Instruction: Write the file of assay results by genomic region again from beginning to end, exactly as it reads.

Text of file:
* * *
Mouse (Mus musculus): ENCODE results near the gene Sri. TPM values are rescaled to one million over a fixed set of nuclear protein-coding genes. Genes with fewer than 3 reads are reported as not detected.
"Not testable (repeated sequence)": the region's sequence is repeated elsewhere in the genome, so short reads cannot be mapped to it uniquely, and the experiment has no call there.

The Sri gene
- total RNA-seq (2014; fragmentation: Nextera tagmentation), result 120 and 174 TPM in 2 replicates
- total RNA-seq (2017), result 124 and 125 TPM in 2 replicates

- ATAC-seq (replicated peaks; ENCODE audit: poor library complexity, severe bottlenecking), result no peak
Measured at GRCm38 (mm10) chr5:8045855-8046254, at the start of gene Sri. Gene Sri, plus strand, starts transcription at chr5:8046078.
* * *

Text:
Mouse (Mus musculus): ENCODE results near the gene Sri. TPM values are rescaled to one million over a fixed set of nuclear protein-coding genes. Genes with fewer than 3 reads are reported as not detected.
"Not testable (repeated sequence)": the region's sequence is repeated elsewhere in the genome, so short reads cannot be mapped to it uniquely, and the experiment has no call there.

The Sri gene
- total RNA-seq (2014; fragmentation: Nextera tagmentation), result 120 and 174 TPM in 2 replicates
- total RNA-seq (2017), result 124 and 125 TPM in 2 replicates

- ATAC-seq (replicated peaks; ENCODE audit: poor library complexity, severe bottlenecking), result no peak
Measured at GRCm38 (mm10) chr5:8045855-8046254, at the start of gene Sri. Gene Sri, plus strand, starts transcription at chr5:8046078.